military and most especially in battle that a man is at his most manly. He must
call upon all his warlike resources as a man to succeed. Combat requires
discipline, self-sacrifice, trust, strength and valor. Many men enter the
military exactly to test themselves, to become or to discover if they are real men – meaning men who can take the
hardship, the pressure, the violence, and the mortal danger. Therefore, they
prize masculinity in these terms, and, most especially, the camaraderie of
their fellow warriors.

What might offend these men in active homosexuals? Are homosexuals
somehow less masculine? Consider what
takes place in a homosexual relationship. In it, one man behaves toward another
man as if that other man were a woman. The other man willingly pretends that he
is a woman. For a man to pretend he
is a woman in a sodomic sexual act is, to say the least, unmanly. It is the
antithesis of maleness. This why in common parlance such a person is often
referred to as a “girlie man.” He is pretending he is a girl, and so is his
“partner.” By nature there is something cowardly in this, and that is why
“girlie men” are despised. They are being less than men.

If a “manly” man is approached by a homosexual to engage in this sexual
charade, his natural reaction is outrage and disgust. He considers it an
assault upon his masculinity and an insult to his manhood. (This outrage can
easily lead to violence, which is why the “closet” is exactly the place for any
homosexuals who wish to serve in the military, and why openly serving
homosexuals are disruptive to good order and unit cohesion). Is this man wrong
to be outraged at being “hit on” in this manner? If one expects him to be
manly, if masculinity is the quintessence of his profession, the answer is no.
Outrage and disgust are normal responses to something unnatural. This is, no
doubt, why the Pentagon report (pg. 74)
states that “Nearly 60% of respondents in the Marine Corps and in Army combat
arms said they believed there would be a negative impact on their unit’s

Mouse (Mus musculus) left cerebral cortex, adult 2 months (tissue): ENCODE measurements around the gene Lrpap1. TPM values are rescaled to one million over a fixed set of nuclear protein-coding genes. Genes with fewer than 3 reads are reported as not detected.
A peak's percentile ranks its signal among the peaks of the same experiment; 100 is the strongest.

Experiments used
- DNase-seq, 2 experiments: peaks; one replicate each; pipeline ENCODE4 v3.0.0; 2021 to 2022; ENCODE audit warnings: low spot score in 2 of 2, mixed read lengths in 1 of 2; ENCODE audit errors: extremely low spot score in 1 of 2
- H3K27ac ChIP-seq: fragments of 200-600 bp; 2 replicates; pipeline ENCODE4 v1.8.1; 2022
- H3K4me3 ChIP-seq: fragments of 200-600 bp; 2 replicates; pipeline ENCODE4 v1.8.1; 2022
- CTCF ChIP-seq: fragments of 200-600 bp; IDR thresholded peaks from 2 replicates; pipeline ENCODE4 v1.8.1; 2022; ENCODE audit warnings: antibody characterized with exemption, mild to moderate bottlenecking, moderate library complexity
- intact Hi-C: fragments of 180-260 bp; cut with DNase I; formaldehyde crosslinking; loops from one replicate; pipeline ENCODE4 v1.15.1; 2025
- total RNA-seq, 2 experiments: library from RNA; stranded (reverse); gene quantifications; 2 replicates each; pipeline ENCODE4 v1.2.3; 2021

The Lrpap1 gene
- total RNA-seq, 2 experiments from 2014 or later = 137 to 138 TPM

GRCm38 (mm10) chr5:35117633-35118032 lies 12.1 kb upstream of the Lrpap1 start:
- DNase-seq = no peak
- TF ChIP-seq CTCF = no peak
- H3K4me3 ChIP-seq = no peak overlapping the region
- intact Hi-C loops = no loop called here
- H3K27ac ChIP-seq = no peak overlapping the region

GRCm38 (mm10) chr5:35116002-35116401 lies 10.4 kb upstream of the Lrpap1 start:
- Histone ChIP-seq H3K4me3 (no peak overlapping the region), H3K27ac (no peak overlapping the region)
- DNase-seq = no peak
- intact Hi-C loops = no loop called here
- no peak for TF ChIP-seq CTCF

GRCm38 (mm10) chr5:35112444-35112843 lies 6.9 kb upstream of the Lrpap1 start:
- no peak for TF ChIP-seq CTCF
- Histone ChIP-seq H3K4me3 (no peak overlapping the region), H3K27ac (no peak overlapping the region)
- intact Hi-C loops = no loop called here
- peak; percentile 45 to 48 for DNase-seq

effectiveness in this context; among Marine combat arms the number was 67%.”

Therefore, what is to be done with these men? They are the obstacle to creating
a permissive attitude to homosexuality in America’s armed services. Well, then,
they must be trained; they must be reconditioned; they must be educated; and,
if nothing else works, they must be ordered to enter into the brave new world. Military
discipline, the chain of command, will be used to undermine the very virtue
that underlies that discipline.

In an extraordinary demonstration of the Chinese proverb that a fish
rots from the head, a lesbian professor at the Marine Corps University, Tammy
Schultz, in
a front page Sunday Outlook op-ed
declared her hope for the successful implementation of the repeal of “don’t
ask; don’t tell” policy by quoting a Marine saying, “If the law changes, we
will comply with the law.” Indeed they will; they have to. The law is coercive.

“Perversion is no longer subversive,” writes left-wing intellectual
Slavoj Zizek. Of course it isn’t when perversion, or its general acceptance and
actual promotion, has become the norm. Today, it is virtue that is subversive. It
is virtue that dare not be named. The price of open homosexual service is
further to drive virtue, including the military virtues, underground as
deviancy is defined upward. This is not an accidental effect or simply
collateral damage; it is the larger purpose of revoking the policy of “don’t ask;
don’t tell.”

The military is the last
public bastion for these virtues; so it is now the target. It must be made to
kneel before moral abnormity. Men of honor must be required to acquiesce publically. Their fall will be the definitive
triumph of the moral dystopia that has been eating its way through America’s
institutions – education, legislatures, courts, media, and now this. The subsequent
decline in combat effectiveness, the resignations, the dismissals, and the loss
of military vocations are a small price to pay for the new world’s ultimate
vindication of the rationalization for the moral disorder that is sodomy.

While many repeal
advocates point to the integration of homosexual troops into the ranks of many
NATO countries’ armed forces as a “success,” they fail to
reflect upon the fact that none of the prospective adversaries of
the United States or NATO — such as Russia, China and Iran — has
followed suit. One wonders why.

The failure of many of those in public life, including senior military
officers, to rally to the defense of these men and their institution has a
name: trahsion des clercs. It is not
an honorable one, but they have earned it. The Senate may yet save the US
military from their dereliction, as hope remains that it will not pass the
repeal in the remaining two weeks of its lame duck session.

Robert Reilly has
worked in foreign policy, the military, and the arts. His most recent book is The Closing of the Muslim Mind: How Intellectual
Suicide Created the Modern Islamist Crisis.

Robert R. Reilly is Director of the Westminster Institute. In his 25 years of government service, he has taught at National Defense University (2007), and served in the Office of The Secretary of Defense,...